Opposition mounts to Oracle's MySQL acquisition

The EC (European Commission), the European Union's top competition authority, isn't crazy about Oracle buying Sun. You might have thought it was just open-source advocates objecting to the deal out of the fear that Oracle, the world's biggest proprietary DBMS (database management systems) company, would close down the most popular open-source DBMS. You'd be wrong. Microsoft wants to block the deal, too.

As Mary Jo Foley reported recently, Microsoft is arguing that Oracle shouldn't be allowed to buy Sun. According to my sources, the reason why Microsoft wants to block the deal has nothing to do with MySQL remaining open source. It's all about making sure Oracle can't use MySQL as a low-cost alternative to SQL Server on the low end.

Microsoft's only toehold in serious DBMS work is in the SMB (small-to-medium business) space. Open source or not, a low-price MySQL with Oracle branding could boot Microsoft out of this line. They really, really don't want to see that.

And they're not the only ones. Officially, IBM has been mostly quiet about the deal -- but off the record, I'm told that IBM hates the idea of Oracle getting its hands on MySQL. As well they should. IBM has its own dog in the DBMS fights, DB2.

The EC, however, isn't worried over who's the top dog in DBMSs. The EC worries, as Competition Commissioner Neelie Kroes put it in a statement, about "the effects on competition in Europe when the world's leading proprietary database company proposes to take over the world's leading open source database company [MySQL]."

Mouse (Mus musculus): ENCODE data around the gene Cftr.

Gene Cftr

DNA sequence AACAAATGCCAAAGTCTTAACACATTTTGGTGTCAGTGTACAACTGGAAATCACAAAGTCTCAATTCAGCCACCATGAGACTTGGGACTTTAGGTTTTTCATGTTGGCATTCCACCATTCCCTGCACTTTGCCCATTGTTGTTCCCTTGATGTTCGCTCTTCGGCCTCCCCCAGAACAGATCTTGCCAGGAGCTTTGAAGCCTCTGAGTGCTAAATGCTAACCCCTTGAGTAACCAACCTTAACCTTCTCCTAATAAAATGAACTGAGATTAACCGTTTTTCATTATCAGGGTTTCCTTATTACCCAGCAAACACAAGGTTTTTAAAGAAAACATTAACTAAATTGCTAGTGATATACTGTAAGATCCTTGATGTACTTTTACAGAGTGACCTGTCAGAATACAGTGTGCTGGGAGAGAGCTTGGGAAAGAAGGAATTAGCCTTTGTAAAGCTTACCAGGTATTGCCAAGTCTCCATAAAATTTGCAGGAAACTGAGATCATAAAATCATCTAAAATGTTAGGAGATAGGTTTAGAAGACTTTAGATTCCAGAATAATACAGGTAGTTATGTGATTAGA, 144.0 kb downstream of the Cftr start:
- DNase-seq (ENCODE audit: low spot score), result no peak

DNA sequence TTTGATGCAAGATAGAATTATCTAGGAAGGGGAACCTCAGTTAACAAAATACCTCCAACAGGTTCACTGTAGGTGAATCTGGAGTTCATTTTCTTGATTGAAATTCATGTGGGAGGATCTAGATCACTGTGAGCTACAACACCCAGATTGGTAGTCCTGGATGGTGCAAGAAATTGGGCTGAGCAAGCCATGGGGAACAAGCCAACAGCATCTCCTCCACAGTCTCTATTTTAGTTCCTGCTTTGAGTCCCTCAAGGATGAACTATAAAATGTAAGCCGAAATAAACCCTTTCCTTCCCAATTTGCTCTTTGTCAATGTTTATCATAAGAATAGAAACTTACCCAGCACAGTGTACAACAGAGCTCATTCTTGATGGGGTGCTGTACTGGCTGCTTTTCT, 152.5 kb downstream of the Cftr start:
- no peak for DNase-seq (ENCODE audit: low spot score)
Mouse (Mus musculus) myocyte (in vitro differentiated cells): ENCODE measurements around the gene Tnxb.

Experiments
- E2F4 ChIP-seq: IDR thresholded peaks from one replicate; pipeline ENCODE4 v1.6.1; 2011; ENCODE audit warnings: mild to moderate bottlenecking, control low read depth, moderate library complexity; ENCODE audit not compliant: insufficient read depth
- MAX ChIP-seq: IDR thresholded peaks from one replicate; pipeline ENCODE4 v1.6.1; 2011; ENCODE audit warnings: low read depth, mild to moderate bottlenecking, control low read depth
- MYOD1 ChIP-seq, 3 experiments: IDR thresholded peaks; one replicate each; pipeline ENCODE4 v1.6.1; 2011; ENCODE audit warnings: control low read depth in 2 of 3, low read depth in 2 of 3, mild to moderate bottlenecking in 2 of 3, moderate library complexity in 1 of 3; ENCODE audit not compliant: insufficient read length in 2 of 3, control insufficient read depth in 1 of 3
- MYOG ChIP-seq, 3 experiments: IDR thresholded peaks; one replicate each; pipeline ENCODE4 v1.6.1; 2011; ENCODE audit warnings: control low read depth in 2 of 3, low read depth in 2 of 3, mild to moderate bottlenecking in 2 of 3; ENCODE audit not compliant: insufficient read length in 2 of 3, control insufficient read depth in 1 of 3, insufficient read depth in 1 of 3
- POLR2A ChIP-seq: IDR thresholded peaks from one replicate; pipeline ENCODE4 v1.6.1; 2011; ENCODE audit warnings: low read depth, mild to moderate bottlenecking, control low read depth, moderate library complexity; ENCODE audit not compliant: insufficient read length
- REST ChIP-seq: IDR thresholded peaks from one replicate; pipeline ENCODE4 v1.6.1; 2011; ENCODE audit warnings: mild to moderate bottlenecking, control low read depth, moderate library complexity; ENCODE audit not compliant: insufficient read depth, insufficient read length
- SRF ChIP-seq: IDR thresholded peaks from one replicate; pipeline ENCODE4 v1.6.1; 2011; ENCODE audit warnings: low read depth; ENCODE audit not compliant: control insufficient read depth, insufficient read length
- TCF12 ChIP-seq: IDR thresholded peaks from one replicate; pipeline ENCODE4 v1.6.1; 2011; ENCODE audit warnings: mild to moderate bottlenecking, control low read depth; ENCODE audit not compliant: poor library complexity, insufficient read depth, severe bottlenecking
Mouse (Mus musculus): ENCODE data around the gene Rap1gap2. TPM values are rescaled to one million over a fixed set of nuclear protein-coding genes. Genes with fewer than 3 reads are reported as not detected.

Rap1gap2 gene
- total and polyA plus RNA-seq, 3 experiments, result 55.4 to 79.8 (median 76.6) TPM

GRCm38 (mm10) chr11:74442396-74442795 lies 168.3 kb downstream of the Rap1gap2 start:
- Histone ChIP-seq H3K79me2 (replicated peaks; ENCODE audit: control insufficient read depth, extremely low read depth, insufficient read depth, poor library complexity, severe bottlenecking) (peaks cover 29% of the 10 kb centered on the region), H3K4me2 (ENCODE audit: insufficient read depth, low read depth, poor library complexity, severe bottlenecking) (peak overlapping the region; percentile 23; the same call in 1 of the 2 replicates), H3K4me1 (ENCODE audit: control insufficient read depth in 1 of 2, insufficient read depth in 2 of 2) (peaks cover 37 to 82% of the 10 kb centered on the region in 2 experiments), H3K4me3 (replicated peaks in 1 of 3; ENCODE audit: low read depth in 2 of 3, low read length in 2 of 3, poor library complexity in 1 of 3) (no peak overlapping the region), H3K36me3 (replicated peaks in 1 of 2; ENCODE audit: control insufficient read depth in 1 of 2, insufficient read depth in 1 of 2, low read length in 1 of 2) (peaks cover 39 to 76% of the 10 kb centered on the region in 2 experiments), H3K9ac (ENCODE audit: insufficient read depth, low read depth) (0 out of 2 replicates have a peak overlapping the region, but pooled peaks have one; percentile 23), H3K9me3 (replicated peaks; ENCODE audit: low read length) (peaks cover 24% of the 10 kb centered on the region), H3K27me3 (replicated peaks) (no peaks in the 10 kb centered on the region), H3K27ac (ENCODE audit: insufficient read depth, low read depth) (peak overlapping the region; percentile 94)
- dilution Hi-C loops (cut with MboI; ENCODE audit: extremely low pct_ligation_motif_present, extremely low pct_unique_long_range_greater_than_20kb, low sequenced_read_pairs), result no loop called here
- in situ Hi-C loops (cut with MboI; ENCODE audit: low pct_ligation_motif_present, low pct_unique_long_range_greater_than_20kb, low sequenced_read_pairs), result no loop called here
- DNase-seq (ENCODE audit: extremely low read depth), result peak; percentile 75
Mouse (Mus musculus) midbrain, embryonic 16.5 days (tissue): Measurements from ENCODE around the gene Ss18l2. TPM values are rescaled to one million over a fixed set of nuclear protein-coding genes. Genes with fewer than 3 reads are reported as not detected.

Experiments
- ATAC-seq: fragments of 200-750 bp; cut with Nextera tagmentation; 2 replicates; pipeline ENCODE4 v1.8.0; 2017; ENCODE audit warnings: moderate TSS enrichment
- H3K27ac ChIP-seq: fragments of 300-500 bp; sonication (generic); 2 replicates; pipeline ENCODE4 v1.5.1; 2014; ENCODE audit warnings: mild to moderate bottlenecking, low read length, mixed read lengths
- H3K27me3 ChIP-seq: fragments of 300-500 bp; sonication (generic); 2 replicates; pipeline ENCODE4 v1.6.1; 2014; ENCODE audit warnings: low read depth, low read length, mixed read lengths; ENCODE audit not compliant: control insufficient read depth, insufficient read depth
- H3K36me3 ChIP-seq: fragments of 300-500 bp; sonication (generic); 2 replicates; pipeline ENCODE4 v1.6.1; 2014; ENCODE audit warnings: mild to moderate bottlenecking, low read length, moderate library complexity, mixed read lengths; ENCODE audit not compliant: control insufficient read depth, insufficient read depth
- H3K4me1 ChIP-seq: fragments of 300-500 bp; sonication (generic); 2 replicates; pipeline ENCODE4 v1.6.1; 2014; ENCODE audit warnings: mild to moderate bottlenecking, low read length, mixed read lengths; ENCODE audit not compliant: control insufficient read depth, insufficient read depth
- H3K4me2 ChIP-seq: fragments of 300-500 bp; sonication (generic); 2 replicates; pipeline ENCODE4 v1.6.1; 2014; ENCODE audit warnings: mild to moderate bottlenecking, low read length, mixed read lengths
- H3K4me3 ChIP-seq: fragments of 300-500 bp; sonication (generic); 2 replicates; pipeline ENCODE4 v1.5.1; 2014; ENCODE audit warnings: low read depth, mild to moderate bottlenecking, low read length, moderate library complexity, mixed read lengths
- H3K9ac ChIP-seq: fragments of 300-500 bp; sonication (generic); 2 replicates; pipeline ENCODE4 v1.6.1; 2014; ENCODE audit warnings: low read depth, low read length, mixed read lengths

At the same time, some open-source advocates don't see a problem with Oracle buying MySQL as part of its Sun deal. Eben Moglen, the founder and executive director of the SFLC (Software Freedom Law Center) and the well-known open-source legal expert, argues, "The whole point of GPL [the open-source license that covers MySQL] as a copyright license is to deal with every contingency that could result in hobbling or destroying the freedom of code shared under it. The drafters of GPL versions 2 and 3 considered scenarios very similar to the ones that the Commission is concerned about now. The design of the license, and the experience we have had using it, show that it can be counted upon to operate as intended in situations like this one."

In other words, as far as Moglen is concerned, Oracle can't lock down MySQL even if they wanted to. Others, however, see it completely differently. On December 12th, Michael "Monty" Widenius, the creator of MySQL, publicly asked "to help save MySQL from Oracle's clutches."

Widenius argued that Oracle would keep MySQL around but at the same time make sure it could never compete with Oracle's proprietary and pricey DBMS offerings. "I just don't buy it that Oracle will be a good home for MySQL. A weak MySQL is worth about one billion dollars per year to Oracle, maybe more. A strong MySQL could never generate enough income for Oracle that they would want to cannibalize their real cash cow," wrote Widenius.

He has a point.

There are lots of reasons to oppose this deal, and some of them have everything to do with good old-fashioned competition, which is where Microsoft comes in, but there are other reasons to think that Oracle acquiring MySQL wouldn't do open-source DBMB users any good, even with GPL's protections.

At the end of the day, I find myself agreeing with those who oppose the deal. When all is said and done, I'm in favor of competition and open source. Why would Oracle want to encourage open-source competition to their main products and services from within their own company? I can't think of any good reason. Can you?

Copyright © 2009 IDG Communications, Inc.

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